“But when addressing a problem of justice, popularity is neither the sole nor the primary factor for adjudication.”
n a September article for Merion West, Solomon Green provided an eloquent and well-argued case against reparations for slavery. While analyzing every argument and minute detail would be excessive for our purposes here, Green’s essay, on the whole, offers both pragmatic and philosophical arguments against the idea of providing reparation payments to the surviving descendants of American slaves. As someone who also opposes race-based reparations payments, I can certainly sympathize with Green’s intentions. It is a cogent and well-considered case for restraint when addressing the politics of race in America. But there are a few misconceptions embedded within Green’s argument, which I’d like to address here.
Green’s argument starts off by addressing the technical complexities emerging from implementing reparations, namely the logistical difficulties of implementing such a policy today. He cites the complexities of ascertaining “guilt” and apportioning compensation, given the vast amount of time that has passed since the abolition of slavery. In the few instances when the United States government has implemented reparations programs to victims of discrimination or government wrongdoing (i.e. Japanese internment, the Tuskegee Syphilis Study, etc.), those victims were usually still alive and, therefore, capable of receiving compensation for their suffering. Needless to say, the same cannot be said for slavery-based reparations; implementing a reparations program would require “innocent bystanders” to shoulder a disproportionate share of the cost. As Green and other conservatives have argued, millions of immigrants have immigrated to the United States since the end of the Civil War; from both a legal and a moral standpoint, taxing them for the crimes of long-deceased slave-owners borders on extortion.
Moreover, given the multiracial realities of modern American society, any race-based reparations program would have to ascertain which descendants qualify for compensation. Millions of Americans claim to be “mixed-race,” sharing only partial black ancestry. The sheer complexity of adjudicating such “exceptions” alone dooms any reparations program, as well as imposing difficult questions of racial identity (and belonging) that conservatives and moderates (particularly of the “colorblind” sort) would rather avoid.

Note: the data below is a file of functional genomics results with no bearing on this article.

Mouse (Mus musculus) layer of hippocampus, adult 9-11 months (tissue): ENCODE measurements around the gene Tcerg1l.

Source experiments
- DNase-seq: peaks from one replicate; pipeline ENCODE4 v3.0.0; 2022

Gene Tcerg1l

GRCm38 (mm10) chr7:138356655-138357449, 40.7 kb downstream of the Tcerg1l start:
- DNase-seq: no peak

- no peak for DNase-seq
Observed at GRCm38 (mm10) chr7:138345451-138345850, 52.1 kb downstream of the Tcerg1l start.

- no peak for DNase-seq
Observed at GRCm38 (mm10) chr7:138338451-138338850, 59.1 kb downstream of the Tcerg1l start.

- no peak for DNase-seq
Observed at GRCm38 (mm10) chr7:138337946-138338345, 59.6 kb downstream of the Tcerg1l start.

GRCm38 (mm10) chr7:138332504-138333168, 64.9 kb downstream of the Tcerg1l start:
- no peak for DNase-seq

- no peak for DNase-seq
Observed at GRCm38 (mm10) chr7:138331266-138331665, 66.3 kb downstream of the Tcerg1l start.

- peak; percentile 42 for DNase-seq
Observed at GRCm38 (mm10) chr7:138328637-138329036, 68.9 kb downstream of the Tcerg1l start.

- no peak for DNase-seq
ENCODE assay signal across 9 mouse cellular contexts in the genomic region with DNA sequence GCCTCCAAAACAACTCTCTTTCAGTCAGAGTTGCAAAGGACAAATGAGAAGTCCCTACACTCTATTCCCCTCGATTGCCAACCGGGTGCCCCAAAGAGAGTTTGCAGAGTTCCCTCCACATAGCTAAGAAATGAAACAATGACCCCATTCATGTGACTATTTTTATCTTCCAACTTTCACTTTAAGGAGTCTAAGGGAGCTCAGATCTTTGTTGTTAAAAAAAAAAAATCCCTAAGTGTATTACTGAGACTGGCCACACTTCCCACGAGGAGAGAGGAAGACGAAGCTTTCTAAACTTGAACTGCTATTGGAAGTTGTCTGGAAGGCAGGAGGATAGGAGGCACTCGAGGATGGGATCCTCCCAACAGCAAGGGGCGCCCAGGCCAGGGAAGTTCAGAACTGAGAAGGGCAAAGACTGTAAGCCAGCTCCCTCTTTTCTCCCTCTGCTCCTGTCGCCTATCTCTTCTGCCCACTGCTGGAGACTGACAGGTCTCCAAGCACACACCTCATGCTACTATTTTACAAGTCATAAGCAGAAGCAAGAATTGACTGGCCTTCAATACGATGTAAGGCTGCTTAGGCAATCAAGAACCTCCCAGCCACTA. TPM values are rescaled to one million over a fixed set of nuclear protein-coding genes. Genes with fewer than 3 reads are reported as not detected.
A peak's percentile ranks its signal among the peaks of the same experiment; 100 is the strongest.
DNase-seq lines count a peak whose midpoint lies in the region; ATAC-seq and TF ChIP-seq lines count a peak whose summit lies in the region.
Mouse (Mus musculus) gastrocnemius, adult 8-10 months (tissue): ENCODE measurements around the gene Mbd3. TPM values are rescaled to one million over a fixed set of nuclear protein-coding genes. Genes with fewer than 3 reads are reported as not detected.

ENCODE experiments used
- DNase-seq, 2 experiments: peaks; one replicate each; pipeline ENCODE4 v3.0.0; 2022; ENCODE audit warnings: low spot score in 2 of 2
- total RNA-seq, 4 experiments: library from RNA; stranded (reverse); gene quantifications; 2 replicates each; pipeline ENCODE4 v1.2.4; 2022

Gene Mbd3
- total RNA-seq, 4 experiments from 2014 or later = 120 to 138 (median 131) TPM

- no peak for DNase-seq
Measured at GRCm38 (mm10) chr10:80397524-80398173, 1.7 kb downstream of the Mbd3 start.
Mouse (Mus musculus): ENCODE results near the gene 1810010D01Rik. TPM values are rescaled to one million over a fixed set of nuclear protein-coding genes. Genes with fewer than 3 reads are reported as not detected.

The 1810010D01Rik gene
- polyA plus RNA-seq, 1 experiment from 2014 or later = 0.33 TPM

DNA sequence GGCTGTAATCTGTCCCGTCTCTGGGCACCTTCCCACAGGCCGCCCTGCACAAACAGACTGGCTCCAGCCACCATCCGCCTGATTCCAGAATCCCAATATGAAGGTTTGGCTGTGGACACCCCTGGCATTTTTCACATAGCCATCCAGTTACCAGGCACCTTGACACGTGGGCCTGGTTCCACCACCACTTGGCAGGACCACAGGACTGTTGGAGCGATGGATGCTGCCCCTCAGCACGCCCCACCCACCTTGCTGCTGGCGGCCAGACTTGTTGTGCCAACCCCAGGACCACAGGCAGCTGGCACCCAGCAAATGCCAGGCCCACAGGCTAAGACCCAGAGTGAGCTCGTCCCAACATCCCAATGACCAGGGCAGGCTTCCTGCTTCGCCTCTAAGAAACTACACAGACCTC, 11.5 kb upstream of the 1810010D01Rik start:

Nevertheless, there are a few problems with this rather conservative approach to the issue of reparations. The first is purely methodological, namely with regards to the supposed “impassibility” of researching how a potential reparations program would work. According to the pure language of H.R. 40, the congressional bill mentioned in Green’s article, the intent of the statute would merely be to establish a commission to investigate the issue of racial discrimination in the United States, as well as the potential effectiveness of a hypothetical reparations program.
In other words, the potential infeasibility of reparations need not stop us from merely investigating the matter and subsequently weighing the costs and benefits.
Now, it may very well be the case that reparations are ultimately infeasible from a policy perspective; the difficulty of tabulating the costs of racial discrimination underscores this fact. Yet the mere difficulty of creating such a program does not automatically disqualify the federal government from researching the proposal. Similar government-sponsored research projects have been conducted before, most notably the infamous Kerner Commission, which investigated the causes of the race riots plaguing American cities in the late 1960’s and offered (in vain) policies to remedy the situation. In other words, the potential infeasibility of reparations need not stop us from merely investigating the matter and subsequently weighing the costs and benefits.